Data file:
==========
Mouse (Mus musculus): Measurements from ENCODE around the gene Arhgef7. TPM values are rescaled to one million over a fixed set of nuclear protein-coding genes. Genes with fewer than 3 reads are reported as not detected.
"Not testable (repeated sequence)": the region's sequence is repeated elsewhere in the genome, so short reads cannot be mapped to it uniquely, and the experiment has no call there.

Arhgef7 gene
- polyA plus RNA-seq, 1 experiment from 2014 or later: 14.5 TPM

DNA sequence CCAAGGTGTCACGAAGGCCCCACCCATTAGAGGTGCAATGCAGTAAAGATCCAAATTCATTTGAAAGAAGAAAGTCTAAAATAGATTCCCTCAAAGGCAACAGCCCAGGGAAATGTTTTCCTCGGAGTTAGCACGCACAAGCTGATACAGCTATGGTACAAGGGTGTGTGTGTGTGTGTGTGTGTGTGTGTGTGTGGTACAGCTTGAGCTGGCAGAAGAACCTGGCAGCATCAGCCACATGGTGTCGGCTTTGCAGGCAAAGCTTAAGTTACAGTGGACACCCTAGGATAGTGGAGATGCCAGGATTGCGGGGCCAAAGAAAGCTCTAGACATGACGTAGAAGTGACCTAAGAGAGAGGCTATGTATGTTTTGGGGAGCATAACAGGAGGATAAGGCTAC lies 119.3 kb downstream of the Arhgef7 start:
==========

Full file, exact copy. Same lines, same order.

Mouse (Mus musculus): Measurements from ENCODE around the gene Arhgef7. TPM values are rescaled to one million over a fixed set of nuclear protein-coding genes. Genes with fewer than 3 reads are reported as not detected.
"Not testable (repeated sequence)": the region's sequence is repeated elsewhere in the genome, so short reads cannot be mapped to it uniquely, and the experiment has no call there.

Arhgef7 gene
- polyA plus RNA-seq, 1 experiment from 2014 or later: 14.5 TPM

DNA sequence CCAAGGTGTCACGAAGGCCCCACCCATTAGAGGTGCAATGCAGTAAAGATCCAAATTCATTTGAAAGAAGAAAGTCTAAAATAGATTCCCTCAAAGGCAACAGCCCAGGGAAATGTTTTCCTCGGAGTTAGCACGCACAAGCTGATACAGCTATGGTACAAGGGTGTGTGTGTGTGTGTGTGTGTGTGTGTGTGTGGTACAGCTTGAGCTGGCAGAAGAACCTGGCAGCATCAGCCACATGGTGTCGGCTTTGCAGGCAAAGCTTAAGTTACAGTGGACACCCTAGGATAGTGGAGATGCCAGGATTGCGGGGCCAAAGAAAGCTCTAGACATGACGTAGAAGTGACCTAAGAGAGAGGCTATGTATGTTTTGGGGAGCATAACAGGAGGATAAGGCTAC lies 119.3 kb downstream of the Arhgef7 start: